Friday, August 1, 2014
How One Woman Went From Not Caring for Dogs to Loving One
“You’re an animal hater.”
Although the word hate was a bit strong, I didn’t deny those words. I was not interested in having a pet, especially a dog. Other people’s dogs were fine, but I wouldn’t be fussing over some four-legged creature.
As I looked back to childhood, my baby brother was the one who brought stray dogs home. I’m not sure if they followed him or he coaxed them into our back yard. We got to keep one for a bit—outside under the wisteria trellis. Dad built a dog house from wood. Not long after that, this dog had puppies and we named one Buffy. Buffy, like her mother, was an outside doggie, but one day she got into the house. Like a crazed beast, she ran all over the bedrooms. She stopped long enough to chew my doll furniture. Pink cushions from my Barbie house were bitten and left strewn around my bedroom floor. I was infuriated and glad when Mom shoved Buffy out the door to go back to her dog house.
My brother was the only one in our family who really liked dogs. Strays continued to follow him home, but soon, although I’m not sure when it happened, we had no more dogs.
He made up for it though. He’s fifty now and has had dogs in his house as pets for years.
I, on the other hand, was not an animal lover. Yet, when my children were in elementary school, they begged for a dog. So after careful research, my husband and I bought a beagle for the kids and gave it to them for Christmas. My husband and kids agreed on her name—Dixie. We bought a book on how to care for beagles and gave it to my kids as well.
Dixie was a pretty and sweet doggie, although her nose got her into trouble. Like a typical hound, she followed her nose, and it led her to run away on a number of occasions. I ended up taking her on walks and even though she was a Christmas gift for my kids, I’m sure I did more for her than I’d bargained for.
Ten years later, when my second husband said he wanted a boxer, I cringed. Carl had grown up with dogs and as an adult had had boxers— his favorite breed—as pets. Dixie was still with us, yet, she had slowed down quite a bit. One dog is enough, I thought. But in a moment of weakness, I told my husband that he could have a dog and within a day of my saying that, he brought home a six-week-old boxer puppy. Carl, my kids and I felt that the name Levi suited this new addition.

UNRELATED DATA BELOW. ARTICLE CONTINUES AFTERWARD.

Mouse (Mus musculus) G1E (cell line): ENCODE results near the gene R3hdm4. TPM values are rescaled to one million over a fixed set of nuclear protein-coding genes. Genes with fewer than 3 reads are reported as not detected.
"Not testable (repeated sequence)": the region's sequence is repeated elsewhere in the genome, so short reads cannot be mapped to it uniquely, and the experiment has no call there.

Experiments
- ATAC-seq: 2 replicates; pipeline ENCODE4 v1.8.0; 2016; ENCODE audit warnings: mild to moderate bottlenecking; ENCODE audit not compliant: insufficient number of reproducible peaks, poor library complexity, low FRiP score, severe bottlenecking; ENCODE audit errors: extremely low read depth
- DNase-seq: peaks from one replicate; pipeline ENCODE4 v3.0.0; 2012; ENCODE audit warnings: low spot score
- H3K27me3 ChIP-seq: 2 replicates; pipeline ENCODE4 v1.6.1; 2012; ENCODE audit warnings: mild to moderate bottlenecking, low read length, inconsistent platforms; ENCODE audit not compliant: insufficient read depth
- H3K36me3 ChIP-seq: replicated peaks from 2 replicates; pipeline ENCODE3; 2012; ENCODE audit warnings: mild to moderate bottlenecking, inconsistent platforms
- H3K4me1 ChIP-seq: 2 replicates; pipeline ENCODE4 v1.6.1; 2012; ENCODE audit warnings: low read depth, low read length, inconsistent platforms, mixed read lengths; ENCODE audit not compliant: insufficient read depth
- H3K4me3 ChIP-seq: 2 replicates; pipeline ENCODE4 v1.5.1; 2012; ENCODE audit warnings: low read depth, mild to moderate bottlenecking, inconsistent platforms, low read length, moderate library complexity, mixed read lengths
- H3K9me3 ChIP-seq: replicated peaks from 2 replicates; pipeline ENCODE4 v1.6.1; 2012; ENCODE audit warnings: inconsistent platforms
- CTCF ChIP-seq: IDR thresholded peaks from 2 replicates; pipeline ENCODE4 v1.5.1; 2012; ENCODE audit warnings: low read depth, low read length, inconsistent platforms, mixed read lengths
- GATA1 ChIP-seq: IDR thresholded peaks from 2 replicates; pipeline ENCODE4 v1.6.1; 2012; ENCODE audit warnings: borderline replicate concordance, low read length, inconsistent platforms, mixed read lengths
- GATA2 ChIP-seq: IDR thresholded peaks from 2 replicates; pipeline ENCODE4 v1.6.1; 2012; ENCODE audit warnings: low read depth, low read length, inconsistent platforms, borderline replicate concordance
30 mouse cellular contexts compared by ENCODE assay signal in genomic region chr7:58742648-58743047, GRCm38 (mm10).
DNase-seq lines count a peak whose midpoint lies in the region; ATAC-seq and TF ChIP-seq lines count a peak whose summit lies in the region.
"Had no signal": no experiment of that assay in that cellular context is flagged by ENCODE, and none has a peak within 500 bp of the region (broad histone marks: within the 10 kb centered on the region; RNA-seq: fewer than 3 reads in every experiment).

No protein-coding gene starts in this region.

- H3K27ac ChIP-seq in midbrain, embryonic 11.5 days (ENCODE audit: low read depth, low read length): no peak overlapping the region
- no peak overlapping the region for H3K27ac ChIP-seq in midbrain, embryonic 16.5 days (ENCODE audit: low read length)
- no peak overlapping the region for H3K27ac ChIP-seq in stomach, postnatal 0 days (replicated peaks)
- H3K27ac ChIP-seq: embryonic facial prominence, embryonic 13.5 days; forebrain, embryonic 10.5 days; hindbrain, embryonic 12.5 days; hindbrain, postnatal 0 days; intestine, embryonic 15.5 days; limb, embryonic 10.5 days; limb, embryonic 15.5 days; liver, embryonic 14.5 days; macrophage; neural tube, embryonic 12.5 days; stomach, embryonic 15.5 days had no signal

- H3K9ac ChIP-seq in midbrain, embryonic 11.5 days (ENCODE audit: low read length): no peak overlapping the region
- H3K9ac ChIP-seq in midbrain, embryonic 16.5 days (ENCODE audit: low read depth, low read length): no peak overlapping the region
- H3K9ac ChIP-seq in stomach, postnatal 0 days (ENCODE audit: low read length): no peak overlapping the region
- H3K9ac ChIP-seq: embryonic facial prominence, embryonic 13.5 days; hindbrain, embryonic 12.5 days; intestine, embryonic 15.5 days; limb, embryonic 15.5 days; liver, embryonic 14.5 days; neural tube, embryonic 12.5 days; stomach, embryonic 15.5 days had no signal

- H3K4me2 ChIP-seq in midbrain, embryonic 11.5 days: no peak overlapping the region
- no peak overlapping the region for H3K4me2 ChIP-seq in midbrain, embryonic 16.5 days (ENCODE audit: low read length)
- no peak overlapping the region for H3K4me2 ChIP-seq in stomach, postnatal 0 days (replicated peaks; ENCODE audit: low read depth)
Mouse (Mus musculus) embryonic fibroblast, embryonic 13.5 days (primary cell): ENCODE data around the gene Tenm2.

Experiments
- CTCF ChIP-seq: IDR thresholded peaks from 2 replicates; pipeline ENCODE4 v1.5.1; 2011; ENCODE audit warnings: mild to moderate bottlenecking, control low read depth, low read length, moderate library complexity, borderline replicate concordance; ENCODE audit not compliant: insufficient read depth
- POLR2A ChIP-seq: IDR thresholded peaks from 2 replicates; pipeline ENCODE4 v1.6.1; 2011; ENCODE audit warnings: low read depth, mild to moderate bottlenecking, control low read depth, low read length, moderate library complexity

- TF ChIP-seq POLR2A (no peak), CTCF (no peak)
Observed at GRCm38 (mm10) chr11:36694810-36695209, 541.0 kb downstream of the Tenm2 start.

Another dog. And a puppy to house train. What had I gotten myself into again? I was not one of those who cared deeply for dogs. I could take them or leave them, preferably, leave them. I would never call a dog “baby” or let him sleep in the same bedroom with me.
I’m not sure if I have mellowed with age or that boxers are my dog or perhaps it is just this one, but Levi has captured my heart. In the mornings, he slithers out from his quilt, I open the door and together we leave the bedroom. “Go outside, baby,” I say to him as my husband makes the coffee. Out through the doggie dog Levi heads and then comes back in to be made over by my husband, his stubby tail wiggling like Jell-O.
Levi has chewed my favorite sandals and used to love to steal my pink cap and take it outside. He once was caught on the counter eating a pumpkin pie I had just baked. But he has made up for his sophomoric behavior by cuddling on the sofa with me and looking empathetic when I’ve cried. He’s even learned how to sing (howl) when my husband plays the harmonica. He has such a cute face with such expressive eyes as he belts out a soulful howl. He likes ice cubes and expects them as treats. And he is so good looking; I call him the George Clooney of dogs!
He’s also been the dog we photograph for our business, Carved By Heart. Among many products we offer, we carve from photos of pets. Customers send us photos of their pets’ faces and we create from the picture into wood. Levi’s puppy face has received much attention. But when I try to pose him with our plaques, he usually doesn’t sit still long. I understand; I don’t like posing for the camera either.
As I write this at the computer, Levi curls around my feet, softly breathing in his sleep. I think he needs a treat and when I stand, walk into the kitchen and open the freezer, he jumps up to join me. I motion for him to sit; he knows the routine. Patiently he waits until I get a small cube for him, place it near his mouth and then he takes it and chews. I get an ice cube for myself and let it melt in my mouth.
I’d chew if I could, but I have to be careful not to crack any more of my molars. I smile at Levi as we head back to my computer. It’s amazing how the two of us grow more alike every day.
Alice J. Wisler is an author of five novels, three cookbooks and a devotional, writing instructor, and the co-owner of Carved By Heart (visit their shop on Etsy at https://www.etsy.com/shop/CarvedByHeart ). She and her family live in Durham, NC.